The UK’s National Institute for Health and Care Excellence (NICE) is undertaking an exploratory study on how patient preferences could be captured and included in Health Technology Assessments (HTA).

Funded by a £120,000 health services research grant from UK charity Myeloma UK, the study aims to improve the way patient perspectives are taken into consideration and used to inform decisions about the availability of new treatments.

Decisions by HTA bodies such as NICE have a large impact in determining which treatments patients and their clinicians have access to. However, there is no agreement about how best to use patient’s perspectives with other types of evidence calculated in the cost of new treatments.

The study will analyse the best methods in capturing information about patient preferences relating to their condition and treatments. It will be undertaken in consultation with patient groups, experts and other leading HTA bodies across the world.

Myeloma UK Health Services Research Manager Sarah Richard said: “we are pleased to be working in partnership with NICE on this innovative study. Looking at how new methodologies can enhance the role of patient perspectives in the HTA process is an under-researched but critically important area.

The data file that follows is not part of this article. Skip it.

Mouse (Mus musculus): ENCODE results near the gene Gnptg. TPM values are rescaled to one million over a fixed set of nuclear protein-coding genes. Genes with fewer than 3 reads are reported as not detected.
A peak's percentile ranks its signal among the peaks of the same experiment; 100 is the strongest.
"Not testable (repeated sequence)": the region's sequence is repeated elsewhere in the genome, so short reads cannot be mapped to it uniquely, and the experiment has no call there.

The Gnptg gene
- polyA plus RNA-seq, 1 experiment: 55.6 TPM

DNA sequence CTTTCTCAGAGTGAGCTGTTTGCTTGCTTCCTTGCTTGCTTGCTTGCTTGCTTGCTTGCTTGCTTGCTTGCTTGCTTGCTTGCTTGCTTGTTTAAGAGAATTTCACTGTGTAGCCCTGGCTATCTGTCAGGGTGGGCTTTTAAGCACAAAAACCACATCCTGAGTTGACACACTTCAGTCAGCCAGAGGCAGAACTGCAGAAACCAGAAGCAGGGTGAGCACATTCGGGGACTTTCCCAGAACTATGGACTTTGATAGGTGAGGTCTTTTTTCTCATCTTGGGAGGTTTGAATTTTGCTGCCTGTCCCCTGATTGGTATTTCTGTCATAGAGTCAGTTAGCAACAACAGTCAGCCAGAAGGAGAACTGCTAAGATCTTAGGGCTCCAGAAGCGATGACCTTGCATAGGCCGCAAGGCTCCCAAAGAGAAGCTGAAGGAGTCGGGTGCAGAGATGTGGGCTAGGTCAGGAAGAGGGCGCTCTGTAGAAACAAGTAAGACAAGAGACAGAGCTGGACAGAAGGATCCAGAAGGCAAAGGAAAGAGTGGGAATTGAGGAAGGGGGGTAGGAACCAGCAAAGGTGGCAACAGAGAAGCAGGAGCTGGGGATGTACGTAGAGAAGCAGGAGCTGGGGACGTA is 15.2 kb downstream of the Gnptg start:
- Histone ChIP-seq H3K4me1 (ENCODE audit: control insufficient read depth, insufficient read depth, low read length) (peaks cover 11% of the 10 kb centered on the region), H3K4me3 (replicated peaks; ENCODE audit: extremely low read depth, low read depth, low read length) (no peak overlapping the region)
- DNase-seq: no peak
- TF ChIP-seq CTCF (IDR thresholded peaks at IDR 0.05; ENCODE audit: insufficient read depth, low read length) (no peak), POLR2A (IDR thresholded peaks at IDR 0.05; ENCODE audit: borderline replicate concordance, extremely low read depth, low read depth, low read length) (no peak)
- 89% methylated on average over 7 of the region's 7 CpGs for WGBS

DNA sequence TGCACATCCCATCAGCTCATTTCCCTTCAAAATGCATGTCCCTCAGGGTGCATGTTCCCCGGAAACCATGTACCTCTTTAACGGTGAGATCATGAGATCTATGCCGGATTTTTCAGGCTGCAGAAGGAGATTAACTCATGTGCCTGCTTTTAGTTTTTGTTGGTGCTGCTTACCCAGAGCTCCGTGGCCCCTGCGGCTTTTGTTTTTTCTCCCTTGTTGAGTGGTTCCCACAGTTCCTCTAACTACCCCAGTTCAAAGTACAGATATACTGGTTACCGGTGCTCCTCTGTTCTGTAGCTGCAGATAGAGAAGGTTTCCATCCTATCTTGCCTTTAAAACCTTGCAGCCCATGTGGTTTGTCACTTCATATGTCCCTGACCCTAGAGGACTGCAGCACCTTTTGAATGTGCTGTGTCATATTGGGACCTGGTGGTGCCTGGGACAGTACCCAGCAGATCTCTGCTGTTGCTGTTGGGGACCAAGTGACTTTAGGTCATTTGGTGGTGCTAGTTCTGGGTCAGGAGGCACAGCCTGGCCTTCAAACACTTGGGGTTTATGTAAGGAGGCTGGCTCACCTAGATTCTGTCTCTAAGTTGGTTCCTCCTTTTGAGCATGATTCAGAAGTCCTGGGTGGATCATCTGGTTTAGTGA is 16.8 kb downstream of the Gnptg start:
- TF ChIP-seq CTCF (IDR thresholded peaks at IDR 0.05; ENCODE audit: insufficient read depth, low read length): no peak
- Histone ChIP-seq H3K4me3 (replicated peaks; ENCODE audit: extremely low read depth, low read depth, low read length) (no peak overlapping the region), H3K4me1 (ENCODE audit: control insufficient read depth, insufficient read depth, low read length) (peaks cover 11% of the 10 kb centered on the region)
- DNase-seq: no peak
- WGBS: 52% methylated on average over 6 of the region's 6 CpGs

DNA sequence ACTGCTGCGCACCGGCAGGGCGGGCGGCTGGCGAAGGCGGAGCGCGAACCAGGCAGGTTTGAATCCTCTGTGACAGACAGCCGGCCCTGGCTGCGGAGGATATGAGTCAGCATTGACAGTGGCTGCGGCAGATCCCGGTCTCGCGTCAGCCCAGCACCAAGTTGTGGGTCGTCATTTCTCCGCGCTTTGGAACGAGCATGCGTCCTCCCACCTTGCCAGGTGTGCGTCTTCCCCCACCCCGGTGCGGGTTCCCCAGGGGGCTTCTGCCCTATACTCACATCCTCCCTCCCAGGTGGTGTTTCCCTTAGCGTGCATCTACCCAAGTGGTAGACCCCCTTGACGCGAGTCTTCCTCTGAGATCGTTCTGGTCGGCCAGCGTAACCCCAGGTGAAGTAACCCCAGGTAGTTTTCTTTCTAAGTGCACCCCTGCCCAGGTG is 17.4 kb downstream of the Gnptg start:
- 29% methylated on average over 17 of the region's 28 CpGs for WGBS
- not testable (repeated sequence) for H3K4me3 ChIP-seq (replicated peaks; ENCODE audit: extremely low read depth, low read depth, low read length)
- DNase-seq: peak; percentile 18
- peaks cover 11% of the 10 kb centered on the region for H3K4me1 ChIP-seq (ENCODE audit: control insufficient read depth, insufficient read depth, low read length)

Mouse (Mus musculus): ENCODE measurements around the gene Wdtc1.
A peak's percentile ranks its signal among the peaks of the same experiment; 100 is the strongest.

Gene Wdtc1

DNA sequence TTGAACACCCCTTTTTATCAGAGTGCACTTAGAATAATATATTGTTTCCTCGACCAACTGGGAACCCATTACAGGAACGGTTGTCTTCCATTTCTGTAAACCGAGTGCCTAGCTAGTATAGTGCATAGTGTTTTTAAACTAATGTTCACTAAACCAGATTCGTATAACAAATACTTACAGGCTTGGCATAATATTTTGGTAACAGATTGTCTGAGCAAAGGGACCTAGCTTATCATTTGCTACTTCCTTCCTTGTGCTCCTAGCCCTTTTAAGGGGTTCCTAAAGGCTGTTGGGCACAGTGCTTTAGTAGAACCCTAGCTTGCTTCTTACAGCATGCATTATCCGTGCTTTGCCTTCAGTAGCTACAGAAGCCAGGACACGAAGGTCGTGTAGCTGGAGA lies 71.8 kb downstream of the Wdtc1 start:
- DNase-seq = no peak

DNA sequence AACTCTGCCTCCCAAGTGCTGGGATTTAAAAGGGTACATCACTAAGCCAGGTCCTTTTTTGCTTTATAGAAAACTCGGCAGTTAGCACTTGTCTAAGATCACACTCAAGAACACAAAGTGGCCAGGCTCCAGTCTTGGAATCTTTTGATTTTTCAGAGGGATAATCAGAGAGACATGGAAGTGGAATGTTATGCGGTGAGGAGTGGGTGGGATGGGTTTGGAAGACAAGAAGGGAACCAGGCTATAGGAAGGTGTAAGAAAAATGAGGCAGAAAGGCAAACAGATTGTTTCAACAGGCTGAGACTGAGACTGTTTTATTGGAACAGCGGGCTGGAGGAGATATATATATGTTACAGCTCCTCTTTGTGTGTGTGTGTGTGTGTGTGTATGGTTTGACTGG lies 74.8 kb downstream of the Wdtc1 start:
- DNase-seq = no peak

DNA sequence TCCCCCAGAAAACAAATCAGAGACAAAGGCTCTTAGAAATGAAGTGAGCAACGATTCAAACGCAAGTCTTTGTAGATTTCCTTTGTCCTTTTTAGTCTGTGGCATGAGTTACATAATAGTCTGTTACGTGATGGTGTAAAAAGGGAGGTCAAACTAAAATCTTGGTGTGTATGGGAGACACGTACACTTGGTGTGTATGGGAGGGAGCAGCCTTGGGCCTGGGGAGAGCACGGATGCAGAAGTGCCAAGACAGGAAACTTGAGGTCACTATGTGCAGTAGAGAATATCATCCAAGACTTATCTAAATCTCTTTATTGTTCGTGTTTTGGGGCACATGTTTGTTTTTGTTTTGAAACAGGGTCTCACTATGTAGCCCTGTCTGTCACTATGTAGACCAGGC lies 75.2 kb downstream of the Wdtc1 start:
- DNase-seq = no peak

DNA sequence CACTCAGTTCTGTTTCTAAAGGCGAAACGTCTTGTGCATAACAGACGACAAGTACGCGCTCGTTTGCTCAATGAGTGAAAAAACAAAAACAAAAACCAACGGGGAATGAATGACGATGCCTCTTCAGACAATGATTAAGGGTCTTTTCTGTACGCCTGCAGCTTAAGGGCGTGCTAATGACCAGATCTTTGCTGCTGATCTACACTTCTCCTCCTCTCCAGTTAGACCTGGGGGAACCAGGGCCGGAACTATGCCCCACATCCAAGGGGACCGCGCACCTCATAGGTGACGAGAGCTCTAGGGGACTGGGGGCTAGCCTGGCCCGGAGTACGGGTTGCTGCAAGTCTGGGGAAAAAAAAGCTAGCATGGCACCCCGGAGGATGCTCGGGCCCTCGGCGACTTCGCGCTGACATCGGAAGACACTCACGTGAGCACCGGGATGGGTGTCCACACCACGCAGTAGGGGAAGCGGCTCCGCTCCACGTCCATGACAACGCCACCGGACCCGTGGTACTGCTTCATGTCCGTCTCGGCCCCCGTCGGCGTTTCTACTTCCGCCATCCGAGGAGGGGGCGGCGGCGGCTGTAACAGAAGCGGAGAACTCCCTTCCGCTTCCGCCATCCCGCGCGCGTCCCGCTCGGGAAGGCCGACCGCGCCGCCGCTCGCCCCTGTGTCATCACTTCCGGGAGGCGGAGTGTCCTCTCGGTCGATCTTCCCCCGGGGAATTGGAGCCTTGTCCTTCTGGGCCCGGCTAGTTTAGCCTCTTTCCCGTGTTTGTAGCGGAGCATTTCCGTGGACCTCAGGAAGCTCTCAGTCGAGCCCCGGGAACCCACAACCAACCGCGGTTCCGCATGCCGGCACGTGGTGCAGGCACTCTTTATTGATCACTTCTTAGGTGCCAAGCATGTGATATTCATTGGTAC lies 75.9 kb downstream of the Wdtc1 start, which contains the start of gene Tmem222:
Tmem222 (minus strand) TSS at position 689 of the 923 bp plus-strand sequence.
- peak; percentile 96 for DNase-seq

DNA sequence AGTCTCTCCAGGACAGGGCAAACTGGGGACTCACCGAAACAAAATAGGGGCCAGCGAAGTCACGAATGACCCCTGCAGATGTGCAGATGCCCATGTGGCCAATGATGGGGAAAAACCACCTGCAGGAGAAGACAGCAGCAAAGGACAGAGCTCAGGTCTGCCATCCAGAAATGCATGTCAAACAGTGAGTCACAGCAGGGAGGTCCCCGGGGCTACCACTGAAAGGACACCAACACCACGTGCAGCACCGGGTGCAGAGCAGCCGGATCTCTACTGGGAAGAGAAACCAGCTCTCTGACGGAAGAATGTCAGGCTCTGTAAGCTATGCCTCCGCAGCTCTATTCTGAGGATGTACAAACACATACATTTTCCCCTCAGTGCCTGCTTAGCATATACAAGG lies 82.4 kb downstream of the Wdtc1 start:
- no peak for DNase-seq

“HTA bodies need robust evidence on the perspectives of patients in the evidence they consider. This research study takes an innovative and forward-looking approach to establish best practice in the field of patient-centred decision-making. It could have a very tangible impact across the healthcare system.”

The research will be led by Professor Sarah Garner, associate director of NICE Science Policy and Research Programme.

Garner adds: “we have always strived to understand what matters most to patients when we are assessing treatments for them. For example, preferences for trade-off between potential benefits and side effects, on how treatments are administered and what matters to patients in terms of potential impact on their daily lives. We now want to explore whether we can quantitatively capture patients’ preferences so they can be incorporated alongside other data in decision-modelling.”